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Cotton Apparel Sustainability Must Start With the Soil

With all the efforts made toward apparel industry supply chain sustainability, it really has to start at the beginning–which for natural fibers like cotton, means with the soil.

Speaking on the topic, and more broadly on “How Climate Change and Agricultural Practices Intersect,” at the Cotton Sustainability Summit in San Diego, two experts, each with a different perspective, delved deep into how it all starts with healthy land management and farming practices.

Marty Matlock, executive director of the University of Arkansas Resiliency Center, said, “Working with Field to Market, we’ve developed a process of continuous improvement to help define sustainable decision-making in agriculture. This process is transparent, it’s publicly knowable.”

Field to Market’s Supply Chain Sustainability Program offers U.S. farming, food and agriculture industries a tool for unlocking shared value for all stakeholders. The program engages in broad communication and collaboration with stakeholders that include many major brands and retailers to ensure a coordinated, outcome-based approach to sustainable agriculture that’s grounded in science.

The focus for Field to Market, according to Matlock, is “measuring and advancing the sustainability of commodity crop production, which of course includes cotton.” The process, he said, is “familiar to CEOs of major Fortune 100 companies and to soybean farmers in central Iowa. It is an intuitively understandable process–that is the key to making things better.”

In the multi-stakeholder initiative, which includes conservation organizations and customers, Field to Market helps them define what is sustainable and the outcomes they desire. The producer initiatives then drive implementation. Through life cycle assessment, the results are measured for effectiveness.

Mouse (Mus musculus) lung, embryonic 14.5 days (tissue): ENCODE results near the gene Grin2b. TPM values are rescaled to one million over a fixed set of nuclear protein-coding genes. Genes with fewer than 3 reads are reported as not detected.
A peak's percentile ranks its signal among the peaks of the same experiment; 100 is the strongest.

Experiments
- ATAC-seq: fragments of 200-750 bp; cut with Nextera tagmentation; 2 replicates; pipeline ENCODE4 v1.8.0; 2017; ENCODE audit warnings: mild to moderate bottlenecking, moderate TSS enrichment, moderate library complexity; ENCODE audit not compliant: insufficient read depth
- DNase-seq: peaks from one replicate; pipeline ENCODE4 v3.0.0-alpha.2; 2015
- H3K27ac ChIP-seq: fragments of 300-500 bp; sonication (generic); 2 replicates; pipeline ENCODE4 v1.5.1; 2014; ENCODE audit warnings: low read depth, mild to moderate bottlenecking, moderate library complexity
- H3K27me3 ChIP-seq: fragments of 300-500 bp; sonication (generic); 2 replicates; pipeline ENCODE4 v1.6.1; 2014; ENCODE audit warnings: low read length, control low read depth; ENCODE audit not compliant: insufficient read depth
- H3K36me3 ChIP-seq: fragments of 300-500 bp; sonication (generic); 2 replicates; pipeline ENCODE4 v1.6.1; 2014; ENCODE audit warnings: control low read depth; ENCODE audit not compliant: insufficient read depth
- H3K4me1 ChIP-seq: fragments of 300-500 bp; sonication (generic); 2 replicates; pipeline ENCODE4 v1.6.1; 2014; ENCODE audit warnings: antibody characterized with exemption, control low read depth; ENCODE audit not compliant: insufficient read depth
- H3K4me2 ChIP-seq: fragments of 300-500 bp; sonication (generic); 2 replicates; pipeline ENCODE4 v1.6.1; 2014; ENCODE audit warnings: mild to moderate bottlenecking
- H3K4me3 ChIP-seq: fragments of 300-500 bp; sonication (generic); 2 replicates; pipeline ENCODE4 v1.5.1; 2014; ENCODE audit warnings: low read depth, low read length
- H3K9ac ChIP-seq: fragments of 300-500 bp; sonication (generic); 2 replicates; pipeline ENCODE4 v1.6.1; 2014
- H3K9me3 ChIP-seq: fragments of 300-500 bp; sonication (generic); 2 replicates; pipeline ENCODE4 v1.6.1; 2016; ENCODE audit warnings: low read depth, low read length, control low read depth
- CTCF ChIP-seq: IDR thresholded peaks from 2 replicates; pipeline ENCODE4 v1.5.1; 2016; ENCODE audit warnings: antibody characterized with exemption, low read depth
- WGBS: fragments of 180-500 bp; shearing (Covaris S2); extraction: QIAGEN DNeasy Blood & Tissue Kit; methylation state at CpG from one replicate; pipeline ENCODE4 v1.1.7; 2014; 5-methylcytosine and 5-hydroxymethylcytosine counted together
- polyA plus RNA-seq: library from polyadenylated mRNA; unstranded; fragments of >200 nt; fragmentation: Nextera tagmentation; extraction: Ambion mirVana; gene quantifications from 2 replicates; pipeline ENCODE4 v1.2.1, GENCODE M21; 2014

“Cotton has made great strides in the efficiency and effectiveness of production in the last 25 years,” Matlock said. “We’ve seen a 35 percent increase in the total production of cotton in the United States, with only a 2 percent increase in planted area.”

Experts, he said, call this “freezing the footprint of agriculture–intensification of land yield in order to reduce the land pressure for land transformation.”

In conducting life cycle assessment analysis on a range of crops in the U.S. as it pertains to climatic impact, Matlock said, overall, cotton is “nearly greenhouse gas neutral crop and in some production systems you actually sequester carbon to the soil then you vent to the atmosphere.”

Roian Atwood, director of sustainability for Wrangler and Lee jeans at Kontoor Brands, said, “When we consider all of the challenges we’re face with operating as brands in the marketplace, there’s a lot of stakeholder critique out there as far as the sustainability of agriculture.”

This includes nutrient runoff into waterways and potential damage to ecosystems or loss of grasslands that are a habitat for potentially endangered species.

“So where our journey began was actually in the grassland management world,” said Atwood, noting that Wrangler recently joined the Field to Market alliance.

Atwood learned grazing land management from cattle ranchers, and then brought that knowledge to Wrangler.

“We asked ourselves ‘could we do this in cotton systems, what is the opportunity to do this in cotton systems?’ The answer was “absolutely, we can do this in cotton,” Atwood said. “We went on this quest for sustainable cotton and we came up with three key practices for a grower to adopt: the idea of cover crops–having a non-cash crop in the offseason to protect the soil, conservation tillage–creating an elegant precision tilling, and rotation–if you can have three different crops in a five-year timeframe that is the most beneficial to prevent pest buildup in soils.”

While all these concepts are viable, Atwood said if growers could come close to using these methods, they could sequester three times as much carbon in the atmosphere.

Wrangler’s history of beginning on the farm and ranch–the raised seams of Wrangler jeans are on the outside instead of the inside to prevent chafing–and its brand identity built on heritage, led the company to focus on the concept of land stewardship and, according to Atwood, the idea of soil conservation and protecting the environment “as a universal truth.”

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